# Proving $y=\tan(x)$ is of the form $P_{n+1}(\tan(x))$

So as the title states I have to prove using induction that the nth derivative of $y=\tan(x)$ is of the form $P_{n+1}(\tan(x))$, where $P_{n+1}$ is a polynomial of degree $n+1$

So what's the intuition behind this? Usually I would like to find a general formula for the derivative of $\tan(x)$ and then following the steps of mathematical induction. Which would get me:

$n = k+1$

for all n.

How do I approach this problem?

Let $f(x)=\tan x$; the base step is $f'(x)=1+\tan^2x$, which is a polynomial in $\tan x$ of degree $2$.

Suppose $$f^{(n)}(x)=P(\tan x)$$ where $P(X)$ is a polynomial of degree $n+1$. Then, by the chain rule, $$f^{(n+1)}(x)=(1+\tan^2x)P'(\tan x)$$ Note that the degree of $P'(X)$ is $n$, so if $Q(X)=(1+X^2)P'(X)$, then the degree of $Q(X)$ is $n+2$ and $f^{(n+1)}(x)=Q(\tan x)$.

• It was very helpful. Although, regarding the degrees. Do you consider "n" as the first degree, i.e the first derivative will be the second degree? Becasue should't $P'(tan x)$ have the degree $n+1$? Nov 26, 2017 at 23:07
• @AliasaZarownyPseudonymia $P'$ means the derivative of $P$. In my opinion adding notation, such as an index showing the degree, is of a hindrance in understanding what happens. Nov 26, 2017 at 23:08

We have $y= \tan x$ so \begin{eqnarray*} \frac{dy}{dx} =\sec^2 x =1+\tan^2 x =p_2(\tan x). \end{eqnarray*} Now assume \begin{eqnarray*} \frac{d^{n}y}{dx^{n} } =\sum_{r=0}^{n+1} a_{n,r} \tan^r x =p_{n+1}(\tan x) \end{eqnarray*} (where $a_{n,r}$ are constants) i.e a polynomial in $\tan x$. Differentiating gives \begin{eqnarray*} \frac{d^{n+1}y}{dx^{n+1} } =\sum_{r=1}^{n+1} r a_{n,r} \tan^{r-1} x (1+\tan^2 x) =p_{n+2}(\tan x) \end{eqnarray*} which is clearly a polynomial in $\tan x$.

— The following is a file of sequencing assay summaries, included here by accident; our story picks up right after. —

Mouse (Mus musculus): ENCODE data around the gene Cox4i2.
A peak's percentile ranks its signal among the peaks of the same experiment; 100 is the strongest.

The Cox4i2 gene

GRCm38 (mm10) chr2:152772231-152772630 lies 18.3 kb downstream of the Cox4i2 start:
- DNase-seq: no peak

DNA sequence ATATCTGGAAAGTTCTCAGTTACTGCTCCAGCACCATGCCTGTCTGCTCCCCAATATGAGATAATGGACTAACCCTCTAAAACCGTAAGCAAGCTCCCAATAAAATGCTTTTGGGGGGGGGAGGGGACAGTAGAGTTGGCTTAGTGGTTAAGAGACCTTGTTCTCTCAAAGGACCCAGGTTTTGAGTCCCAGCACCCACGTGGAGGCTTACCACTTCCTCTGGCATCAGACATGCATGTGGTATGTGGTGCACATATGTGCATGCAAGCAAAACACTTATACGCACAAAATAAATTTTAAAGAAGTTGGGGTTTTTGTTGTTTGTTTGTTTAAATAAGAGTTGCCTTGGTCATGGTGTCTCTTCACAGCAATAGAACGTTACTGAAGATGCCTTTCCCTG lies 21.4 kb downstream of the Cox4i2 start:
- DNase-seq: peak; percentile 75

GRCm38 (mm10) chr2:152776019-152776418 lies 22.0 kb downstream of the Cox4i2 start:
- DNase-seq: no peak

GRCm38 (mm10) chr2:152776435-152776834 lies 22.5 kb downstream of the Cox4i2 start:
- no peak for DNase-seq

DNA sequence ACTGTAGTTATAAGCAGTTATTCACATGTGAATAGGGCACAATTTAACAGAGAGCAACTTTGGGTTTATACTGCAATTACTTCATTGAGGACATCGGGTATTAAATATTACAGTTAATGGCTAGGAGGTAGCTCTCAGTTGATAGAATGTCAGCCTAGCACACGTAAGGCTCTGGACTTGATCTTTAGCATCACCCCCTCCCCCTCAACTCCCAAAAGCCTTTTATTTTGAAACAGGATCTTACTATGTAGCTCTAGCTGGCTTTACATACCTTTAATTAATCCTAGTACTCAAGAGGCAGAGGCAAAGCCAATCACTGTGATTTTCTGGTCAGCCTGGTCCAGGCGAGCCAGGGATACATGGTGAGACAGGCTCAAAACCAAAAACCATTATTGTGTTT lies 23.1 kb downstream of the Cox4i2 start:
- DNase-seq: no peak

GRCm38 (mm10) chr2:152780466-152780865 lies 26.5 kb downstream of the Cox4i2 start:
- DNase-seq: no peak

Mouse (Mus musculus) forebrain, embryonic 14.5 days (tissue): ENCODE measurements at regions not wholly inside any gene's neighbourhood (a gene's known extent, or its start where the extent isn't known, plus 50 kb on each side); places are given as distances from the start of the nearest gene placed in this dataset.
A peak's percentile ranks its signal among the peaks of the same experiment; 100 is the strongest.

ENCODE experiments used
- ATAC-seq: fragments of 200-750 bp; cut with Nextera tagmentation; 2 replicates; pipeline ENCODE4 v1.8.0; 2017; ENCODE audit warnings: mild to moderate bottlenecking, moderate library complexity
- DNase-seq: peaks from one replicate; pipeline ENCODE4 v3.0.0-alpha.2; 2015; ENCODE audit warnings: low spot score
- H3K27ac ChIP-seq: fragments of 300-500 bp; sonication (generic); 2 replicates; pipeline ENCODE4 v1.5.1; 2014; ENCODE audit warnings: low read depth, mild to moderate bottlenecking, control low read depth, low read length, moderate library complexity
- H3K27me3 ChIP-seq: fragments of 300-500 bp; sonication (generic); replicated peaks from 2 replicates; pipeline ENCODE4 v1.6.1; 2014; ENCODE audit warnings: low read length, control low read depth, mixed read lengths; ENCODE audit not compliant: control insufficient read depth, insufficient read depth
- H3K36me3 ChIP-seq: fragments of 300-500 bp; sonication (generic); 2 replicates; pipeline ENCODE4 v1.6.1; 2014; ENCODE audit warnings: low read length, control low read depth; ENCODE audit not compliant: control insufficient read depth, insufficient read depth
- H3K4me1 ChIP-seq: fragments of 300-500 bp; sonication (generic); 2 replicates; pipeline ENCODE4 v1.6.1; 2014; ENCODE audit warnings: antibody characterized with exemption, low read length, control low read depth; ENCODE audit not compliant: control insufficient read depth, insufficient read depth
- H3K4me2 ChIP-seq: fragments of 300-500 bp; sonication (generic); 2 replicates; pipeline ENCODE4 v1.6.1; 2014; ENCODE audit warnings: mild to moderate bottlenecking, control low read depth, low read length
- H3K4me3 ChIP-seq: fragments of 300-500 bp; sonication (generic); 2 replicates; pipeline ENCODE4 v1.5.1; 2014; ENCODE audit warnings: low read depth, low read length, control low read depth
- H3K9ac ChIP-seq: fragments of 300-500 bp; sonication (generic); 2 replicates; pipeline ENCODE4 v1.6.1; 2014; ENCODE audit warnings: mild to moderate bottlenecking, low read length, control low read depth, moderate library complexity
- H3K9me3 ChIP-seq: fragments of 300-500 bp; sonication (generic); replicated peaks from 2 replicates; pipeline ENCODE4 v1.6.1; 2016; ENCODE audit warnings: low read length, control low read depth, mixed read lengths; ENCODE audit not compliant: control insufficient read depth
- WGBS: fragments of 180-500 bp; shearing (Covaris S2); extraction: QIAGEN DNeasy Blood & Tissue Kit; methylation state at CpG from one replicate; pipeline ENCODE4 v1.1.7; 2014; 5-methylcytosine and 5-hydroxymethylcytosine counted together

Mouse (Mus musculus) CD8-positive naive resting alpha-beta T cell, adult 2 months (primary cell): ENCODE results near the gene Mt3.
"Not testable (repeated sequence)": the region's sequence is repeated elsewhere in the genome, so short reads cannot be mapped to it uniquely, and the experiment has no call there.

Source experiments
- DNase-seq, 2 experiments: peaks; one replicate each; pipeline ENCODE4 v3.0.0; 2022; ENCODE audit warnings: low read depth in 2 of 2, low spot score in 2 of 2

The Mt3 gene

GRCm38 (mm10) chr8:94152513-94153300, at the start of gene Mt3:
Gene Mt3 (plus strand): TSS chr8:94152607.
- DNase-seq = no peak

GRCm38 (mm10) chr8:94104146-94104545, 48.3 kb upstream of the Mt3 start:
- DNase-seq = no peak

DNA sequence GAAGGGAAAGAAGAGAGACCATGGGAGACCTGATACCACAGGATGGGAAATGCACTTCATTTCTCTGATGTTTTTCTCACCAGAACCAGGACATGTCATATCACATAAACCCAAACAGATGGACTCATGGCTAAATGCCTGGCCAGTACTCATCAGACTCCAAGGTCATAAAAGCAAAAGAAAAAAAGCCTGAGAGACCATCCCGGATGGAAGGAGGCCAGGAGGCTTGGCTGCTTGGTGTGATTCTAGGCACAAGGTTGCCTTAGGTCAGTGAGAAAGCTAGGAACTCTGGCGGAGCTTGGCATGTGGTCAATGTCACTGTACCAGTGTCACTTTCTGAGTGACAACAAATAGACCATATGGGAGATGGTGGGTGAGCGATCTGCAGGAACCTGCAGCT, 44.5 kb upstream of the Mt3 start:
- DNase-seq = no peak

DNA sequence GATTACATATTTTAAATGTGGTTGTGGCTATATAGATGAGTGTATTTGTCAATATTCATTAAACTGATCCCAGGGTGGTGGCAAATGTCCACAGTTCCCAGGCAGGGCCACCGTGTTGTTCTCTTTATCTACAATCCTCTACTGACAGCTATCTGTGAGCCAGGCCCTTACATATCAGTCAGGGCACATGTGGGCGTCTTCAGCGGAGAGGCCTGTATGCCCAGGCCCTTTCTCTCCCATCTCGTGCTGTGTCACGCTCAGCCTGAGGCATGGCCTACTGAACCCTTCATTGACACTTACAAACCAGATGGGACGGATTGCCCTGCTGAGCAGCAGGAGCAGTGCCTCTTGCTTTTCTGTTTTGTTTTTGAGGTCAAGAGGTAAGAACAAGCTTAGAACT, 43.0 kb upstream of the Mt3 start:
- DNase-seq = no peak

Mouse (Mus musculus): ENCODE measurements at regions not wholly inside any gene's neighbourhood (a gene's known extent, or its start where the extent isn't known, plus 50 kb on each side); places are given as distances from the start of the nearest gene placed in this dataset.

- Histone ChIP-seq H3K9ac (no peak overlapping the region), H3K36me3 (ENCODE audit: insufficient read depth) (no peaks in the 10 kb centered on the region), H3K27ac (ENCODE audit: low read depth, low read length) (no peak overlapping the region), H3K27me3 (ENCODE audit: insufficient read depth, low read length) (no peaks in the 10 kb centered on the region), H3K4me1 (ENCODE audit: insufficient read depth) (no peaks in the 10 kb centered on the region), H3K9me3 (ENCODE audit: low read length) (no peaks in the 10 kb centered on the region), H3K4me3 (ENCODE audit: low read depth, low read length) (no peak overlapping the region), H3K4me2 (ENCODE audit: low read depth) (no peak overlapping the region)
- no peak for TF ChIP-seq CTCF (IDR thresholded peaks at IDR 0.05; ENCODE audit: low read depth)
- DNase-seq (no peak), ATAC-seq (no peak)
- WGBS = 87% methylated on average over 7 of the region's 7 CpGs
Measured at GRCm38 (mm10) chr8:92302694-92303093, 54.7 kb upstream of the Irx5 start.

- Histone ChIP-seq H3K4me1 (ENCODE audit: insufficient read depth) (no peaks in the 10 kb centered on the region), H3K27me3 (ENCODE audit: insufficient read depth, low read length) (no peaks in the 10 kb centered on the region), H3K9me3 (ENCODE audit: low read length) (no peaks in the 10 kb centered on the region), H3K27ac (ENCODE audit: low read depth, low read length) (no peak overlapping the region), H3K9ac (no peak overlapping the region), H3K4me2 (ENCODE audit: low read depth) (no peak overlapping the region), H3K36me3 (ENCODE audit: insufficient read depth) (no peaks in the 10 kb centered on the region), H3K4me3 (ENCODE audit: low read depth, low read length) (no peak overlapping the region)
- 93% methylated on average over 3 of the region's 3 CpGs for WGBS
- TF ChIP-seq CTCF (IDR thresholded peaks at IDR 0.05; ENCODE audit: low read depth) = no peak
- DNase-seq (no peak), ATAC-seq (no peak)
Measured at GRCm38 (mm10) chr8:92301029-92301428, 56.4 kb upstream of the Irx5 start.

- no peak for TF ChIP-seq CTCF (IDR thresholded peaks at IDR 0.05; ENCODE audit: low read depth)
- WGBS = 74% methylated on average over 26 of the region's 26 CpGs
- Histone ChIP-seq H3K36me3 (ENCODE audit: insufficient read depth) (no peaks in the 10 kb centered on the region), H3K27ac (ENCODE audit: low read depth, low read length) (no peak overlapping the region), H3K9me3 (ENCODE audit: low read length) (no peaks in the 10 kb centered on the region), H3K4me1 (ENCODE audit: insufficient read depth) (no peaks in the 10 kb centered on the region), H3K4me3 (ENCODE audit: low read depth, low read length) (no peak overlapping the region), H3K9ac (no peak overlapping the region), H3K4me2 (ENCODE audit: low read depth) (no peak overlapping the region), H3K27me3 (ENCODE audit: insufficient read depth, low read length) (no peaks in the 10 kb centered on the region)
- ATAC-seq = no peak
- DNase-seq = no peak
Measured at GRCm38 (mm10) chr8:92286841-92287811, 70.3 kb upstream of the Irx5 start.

• The key step here is to notice that the derivative $\sec^2 x$ of $\tan x$ is itself a polynomial in $\tan x$. The rest of the proof follows easily once you notice this. Nov 26, 2017 at 22:11
• the assumption, is that an assumption for a general formula for the derivative of tan(x)? Nov 26, 2017 at 22:29
• Yes, we are assuming that the $n^{th}$ derivative is a polynomial of degree $n+1$. Nov 26, 2017 at 22:33
• Ah. However i'm not really seeing how the last answer equates to $p_{n+1}tan(x)$ ? I can see that $p_{n+1}$ is the function of the first derivative which in this case is $1+tan^2 x$ but is $ra_{n,r}tan^r-1 x$ to be equal to tan(x)? Nov 26, 2017 at 22:49